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20121108
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have known since he was a young brown buffalo starting out and i am pleased to see so many elected officials here like mayor edwin lee, representative nancy pelosi, district attorney gaston, police chief -- i am very pleased about that, but i also want to remind them that the next time we meet at one of these receptions i'm going to ask for their reading list, and i hope to see many, many latino authors, many, many latina poets, especially those poets and books that have been banned recently in arizona. [applause] so while we celebrate today keep in mind that in other places like arizona perhaps we don't have as much to celebrate. [speaking spanish] thank you. [applause] >> our 2012 latino heritage awards recipient is john santos. john, please join us on stage tonight. you know you should be star struck and this is a four time grammy nominee here, five time grammy nominee here and one of the most experienced in latin music today and known for the use of instruments and contemporary music and has earned much respect as a composer and producer. he has studied and recorded with jaz
to 50 megawatt premium on top of the brown power. brown power price. >> so, 30 do $50 per megawatt hour premium? >> yes. >> and this says that it would be market -- in case of an adverse market which is probably when we would most likely need to buy this stuff, it gives us some price flexibility there. >> right. to the extent that we are low on hydro -- california is low on hydro, and, so, market prices are going to be up overall as a result. >> thank you. >> what is the impact of the deductions on solar utilization? have we measured that? tax deductions that are -- >> have we measured that? we certainly realize that it lowers the cost. >> right. >> and that's why we pursued a third-party for our development of the sunset solar project. >> okay. >> and didn't fund it ourselves. i can't recall off the top of my head, maybe you do, todd, what the -- mr. reedstrom, what the financial impact of that was for us. >> it was pretty significant. by way of comparison, the tax credit, tax credit financing that we successfully undertook for current sunse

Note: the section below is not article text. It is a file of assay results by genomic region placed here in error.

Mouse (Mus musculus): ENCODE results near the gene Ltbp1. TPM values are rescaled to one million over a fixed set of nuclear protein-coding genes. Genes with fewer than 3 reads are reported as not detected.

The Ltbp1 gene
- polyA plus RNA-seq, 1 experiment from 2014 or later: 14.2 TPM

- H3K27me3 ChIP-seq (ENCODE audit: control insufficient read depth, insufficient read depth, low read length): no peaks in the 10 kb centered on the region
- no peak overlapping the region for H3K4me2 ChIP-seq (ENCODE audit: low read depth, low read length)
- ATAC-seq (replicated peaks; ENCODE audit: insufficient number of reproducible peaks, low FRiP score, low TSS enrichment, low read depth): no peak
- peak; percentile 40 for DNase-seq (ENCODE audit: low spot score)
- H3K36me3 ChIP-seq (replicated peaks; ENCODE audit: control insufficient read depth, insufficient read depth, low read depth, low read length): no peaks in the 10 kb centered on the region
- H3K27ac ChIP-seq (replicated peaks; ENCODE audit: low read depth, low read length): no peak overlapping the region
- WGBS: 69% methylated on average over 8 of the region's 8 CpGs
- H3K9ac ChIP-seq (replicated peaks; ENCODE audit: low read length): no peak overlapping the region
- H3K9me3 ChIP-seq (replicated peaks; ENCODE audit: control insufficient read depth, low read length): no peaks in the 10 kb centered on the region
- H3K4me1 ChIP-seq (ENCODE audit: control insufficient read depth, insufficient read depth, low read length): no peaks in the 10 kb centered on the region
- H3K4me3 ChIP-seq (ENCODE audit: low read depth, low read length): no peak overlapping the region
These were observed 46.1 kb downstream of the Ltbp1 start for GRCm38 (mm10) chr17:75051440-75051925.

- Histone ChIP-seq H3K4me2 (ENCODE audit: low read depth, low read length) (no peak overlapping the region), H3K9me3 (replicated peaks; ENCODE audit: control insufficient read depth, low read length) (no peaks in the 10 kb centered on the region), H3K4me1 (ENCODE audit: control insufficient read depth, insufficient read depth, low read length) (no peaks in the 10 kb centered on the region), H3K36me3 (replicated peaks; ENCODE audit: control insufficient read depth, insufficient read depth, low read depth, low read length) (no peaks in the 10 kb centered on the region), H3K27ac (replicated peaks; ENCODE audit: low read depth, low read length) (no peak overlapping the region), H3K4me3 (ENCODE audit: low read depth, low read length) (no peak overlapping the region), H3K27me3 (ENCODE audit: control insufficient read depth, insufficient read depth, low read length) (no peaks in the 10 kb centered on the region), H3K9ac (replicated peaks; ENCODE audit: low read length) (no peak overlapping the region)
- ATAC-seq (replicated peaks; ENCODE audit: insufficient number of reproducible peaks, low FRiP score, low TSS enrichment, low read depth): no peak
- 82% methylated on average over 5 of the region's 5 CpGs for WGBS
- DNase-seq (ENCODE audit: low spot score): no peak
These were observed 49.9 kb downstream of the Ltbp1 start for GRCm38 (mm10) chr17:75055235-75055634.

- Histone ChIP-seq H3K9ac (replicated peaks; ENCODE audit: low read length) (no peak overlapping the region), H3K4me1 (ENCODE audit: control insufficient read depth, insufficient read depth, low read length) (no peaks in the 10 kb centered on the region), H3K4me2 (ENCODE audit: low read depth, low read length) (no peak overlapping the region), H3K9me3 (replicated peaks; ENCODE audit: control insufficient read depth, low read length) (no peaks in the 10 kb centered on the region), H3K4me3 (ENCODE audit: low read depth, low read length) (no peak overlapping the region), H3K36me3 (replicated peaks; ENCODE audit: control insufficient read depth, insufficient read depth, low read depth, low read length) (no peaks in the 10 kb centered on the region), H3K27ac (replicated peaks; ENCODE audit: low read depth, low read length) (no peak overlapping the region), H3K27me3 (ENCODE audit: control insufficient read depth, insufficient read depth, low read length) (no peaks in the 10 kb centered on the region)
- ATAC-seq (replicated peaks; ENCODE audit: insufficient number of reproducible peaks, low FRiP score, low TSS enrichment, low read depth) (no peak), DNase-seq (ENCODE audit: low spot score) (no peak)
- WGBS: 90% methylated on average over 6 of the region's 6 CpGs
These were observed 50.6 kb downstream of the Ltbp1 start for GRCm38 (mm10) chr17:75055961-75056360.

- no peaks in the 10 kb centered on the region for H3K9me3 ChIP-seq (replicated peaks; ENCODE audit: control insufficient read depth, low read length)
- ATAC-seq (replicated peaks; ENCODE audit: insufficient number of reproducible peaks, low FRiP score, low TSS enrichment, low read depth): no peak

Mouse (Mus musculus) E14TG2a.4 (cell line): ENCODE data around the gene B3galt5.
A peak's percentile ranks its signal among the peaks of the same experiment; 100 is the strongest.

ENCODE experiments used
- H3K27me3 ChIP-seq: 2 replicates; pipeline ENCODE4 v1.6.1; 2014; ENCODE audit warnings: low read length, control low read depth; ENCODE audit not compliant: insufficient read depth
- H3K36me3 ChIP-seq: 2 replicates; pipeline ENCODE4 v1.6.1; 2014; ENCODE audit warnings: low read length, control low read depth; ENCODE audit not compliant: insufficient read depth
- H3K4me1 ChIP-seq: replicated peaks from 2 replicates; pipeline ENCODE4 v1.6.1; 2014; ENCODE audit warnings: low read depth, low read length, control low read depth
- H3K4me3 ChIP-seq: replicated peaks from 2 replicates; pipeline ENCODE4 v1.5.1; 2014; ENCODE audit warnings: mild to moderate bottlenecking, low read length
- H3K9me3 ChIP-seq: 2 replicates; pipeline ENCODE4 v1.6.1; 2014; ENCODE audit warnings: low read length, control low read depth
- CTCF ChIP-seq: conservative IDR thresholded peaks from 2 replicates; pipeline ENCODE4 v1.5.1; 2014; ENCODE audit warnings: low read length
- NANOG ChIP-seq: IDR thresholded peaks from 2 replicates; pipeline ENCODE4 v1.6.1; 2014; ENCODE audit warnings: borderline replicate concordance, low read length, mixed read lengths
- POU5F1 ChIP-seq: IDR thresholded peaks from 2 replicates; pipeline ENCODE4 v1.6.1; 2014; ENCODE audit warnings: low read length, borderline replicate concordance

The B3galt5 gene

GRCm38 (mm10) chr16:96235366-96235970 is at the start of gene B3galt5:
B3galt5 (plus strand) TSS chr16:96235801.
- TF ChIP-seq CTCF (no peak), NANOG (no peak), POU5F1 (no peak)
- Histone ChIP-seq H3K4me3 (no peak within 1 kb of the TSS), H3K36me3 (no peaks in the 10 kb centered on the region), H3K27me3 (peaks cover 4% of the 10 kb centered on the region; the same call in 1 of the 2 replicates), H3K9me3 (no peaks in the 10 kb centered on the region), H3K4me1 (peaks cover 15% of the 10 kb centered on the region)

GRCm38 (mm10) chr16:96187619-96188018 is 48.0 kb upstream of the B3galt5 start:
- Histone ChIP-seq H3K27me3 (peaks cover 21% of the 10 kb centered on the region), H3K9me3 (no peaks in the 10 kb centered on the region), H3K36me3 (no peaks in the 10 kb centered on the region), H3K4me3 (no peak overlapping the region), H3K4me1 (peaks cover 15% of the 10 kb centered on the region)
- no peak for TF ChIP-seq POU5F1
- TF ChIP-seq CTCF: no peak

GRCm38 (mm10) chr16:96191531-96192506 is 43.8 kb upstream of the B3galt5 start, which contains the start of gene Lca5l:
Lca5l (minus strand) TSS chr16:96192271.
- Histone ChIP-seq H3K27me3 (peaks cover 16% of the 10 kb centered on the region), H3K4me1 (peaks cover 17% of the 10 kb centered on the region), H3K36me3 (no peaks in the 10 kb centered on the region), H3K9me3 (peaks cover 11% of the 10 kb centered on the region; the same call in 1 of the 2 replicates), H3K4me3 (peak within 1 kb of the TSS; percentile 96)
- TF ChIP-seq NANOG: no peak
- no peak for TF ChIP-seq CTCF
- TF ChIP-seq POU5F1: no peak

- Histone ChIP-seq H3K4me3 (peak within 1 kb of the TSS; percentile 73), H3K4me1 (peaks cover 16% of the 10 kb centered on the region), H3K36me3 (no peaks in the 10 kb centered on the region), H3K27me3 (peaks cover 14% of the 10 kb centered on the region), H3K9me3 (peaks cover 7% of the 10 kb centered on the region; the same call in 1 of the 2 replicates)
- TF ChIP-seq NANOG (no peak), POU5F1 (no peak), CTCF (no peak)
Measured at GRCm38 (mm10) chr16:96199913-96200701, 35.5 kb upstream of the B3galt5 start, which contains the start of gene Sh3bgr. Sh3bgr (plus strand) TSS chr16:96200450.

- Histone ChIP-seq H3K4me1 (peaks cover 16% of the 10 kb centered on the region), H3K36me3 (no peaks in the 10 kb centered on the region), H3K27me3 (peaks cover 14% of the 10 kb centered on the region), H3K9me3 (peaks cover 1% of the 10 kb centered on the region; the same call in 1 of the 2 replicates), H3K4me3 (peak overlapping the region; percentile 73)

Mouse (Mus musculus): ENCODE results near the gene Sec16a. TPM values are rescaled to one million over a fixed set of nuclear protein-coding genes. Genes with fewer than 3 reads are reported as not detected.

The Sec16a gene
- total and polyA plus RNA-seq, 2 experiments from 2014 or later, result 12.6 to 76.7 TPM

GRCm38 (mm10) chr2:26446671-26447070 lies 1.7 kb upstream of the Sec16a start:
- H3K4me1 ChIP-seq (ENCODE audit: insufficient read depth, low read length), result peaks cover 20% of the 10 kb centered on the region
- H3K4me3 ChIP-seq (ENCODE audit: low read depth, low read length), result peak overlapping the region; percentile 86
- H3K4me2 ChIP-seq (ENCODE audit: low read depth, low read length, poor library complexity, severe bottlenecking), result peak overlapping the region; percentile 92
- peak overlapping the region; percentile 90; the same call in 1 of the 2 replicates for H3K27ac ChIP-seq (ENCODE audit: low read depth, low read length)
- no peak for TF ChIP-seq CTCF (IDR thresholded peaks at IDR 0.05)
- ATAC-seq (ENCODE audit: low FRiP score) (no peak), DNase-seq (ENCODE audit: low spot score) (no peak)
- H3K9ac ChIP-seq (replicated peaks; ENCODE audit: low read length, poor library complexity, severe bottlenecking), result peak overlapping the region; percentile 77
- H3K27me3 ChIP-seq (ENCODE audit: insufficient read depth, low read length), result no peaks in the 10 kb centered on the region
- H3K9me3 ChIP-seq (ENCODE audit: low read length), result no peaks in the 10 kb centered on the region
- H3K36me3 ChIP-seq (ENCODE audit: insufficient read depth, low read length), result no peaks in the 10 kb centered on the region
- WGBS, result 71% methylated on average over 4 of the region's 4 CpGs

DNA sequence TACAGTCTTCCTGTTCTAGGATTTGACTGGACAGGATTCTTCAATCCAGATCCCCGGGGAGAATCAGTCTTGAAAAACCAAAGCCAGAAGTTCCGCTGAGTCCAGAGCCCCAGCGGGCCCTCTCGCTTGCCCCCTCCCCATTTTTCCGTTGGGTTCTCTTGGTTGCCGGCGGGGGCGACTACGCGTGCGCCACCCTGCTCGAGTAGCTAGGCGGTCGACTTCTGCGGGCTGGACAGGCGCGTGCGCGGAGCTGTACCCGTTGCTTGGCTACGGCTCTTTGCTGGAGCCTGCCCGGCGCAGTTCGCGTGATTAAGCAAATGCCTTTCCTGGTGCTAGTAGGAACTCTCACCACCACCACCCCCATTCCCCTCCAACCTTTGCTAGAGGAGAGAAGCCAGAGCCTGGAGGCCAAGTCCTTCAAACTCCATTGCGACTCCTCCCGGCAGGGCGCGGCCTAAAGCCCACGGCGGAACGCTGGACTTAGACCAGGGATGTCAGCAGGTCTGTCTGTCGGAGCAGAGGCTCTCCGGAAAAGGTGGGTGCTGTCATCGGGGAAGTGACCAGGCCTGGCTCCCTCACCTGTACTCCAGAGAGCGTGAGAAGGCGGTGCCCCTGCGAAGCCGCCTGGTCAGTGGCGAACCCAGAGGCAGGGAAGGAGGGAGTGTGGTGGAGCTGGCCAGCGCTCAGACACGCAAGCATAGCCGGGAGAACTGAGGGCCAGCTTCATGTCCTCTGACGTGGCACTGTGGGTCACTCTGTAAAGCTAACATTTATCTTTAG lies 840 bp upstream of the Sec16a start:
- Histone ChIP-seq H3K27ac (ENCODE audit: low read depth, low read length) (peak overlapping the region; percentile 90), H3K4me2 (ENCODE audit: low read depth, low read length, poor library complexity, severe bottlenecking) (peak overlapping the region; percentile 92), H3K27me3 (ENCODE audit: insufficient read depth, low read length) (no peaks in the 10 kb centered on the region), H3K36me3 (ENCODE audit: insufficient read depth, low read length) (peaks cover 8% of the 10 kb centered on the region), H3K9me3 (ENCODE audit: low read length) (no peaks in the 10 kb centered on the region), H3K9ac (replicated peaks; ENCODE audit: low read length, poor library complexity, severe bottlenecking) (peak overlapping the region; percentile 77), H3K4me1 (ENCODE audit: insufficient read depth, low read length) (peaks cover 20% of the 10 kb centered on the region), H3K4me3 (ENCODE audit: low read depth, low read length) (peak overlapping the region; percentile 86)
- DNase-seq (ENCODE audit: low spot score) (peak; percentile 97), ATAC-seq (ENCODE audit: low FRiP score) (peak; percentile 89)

. former mayor willie brown. [cheers and applause] and former mayor frank jordan. we want to acknowledge the husband of united states senator and former mayor dianne feinstein, mr. richard bloom. the wife of former mayor gina mos coney and the wife of former mayor joe alliteo, catherine. the sister of former mayor george christopher. the board board and the rest of the city family who has made this event possible. we are also honored to be joined by several giants dignitaries. president and ceo larry baer and his wife sam. [cheers and applause] . giants vice president and general manager brian saibian and his wife amanda. [cheers and applause] the wife of the skipper mrs. kim bochy. and let us now welcome distinguished members of the giants ownership group, charles johnson, david jenkins, trina and rob veen, tory and steven humphrey and allen baer. and we also joined by past giants owners. please welcome the family jamie and kim rupert and peter stoneum. also here with us today bob and connie laurie. peter and debbie mc clawlin. bill and sally newco. and now let's give it up for
>> welcome to the department of building inspection brown bag lunch. this is a series we run on the -- every month. we talk about topics of general interest. we are going to talk about the subject that comes up when people get permits. and my going to be able to recoup the value of the work to do when a property? how does my improvement or repair affect my property about you? we have guests today. jonathan, thanks for coming. james, and alice. alice is a neighbor. thanks for coming. i have a big hand out of stuff about what other people think values might be when you do work on your home. san francisco is a different world, isn't it? >> we have so many micro districts and pockets of different the used within two or three blocks. answering the question for one house may not always be the same as answering that question for different house. >> give us an idea. if you get a view, it will be different -- >> shore. the value of a simple remodel verses a very fancy kitchen remodel in a house that might be worth more than a condominium. those things can matter. it can make a differe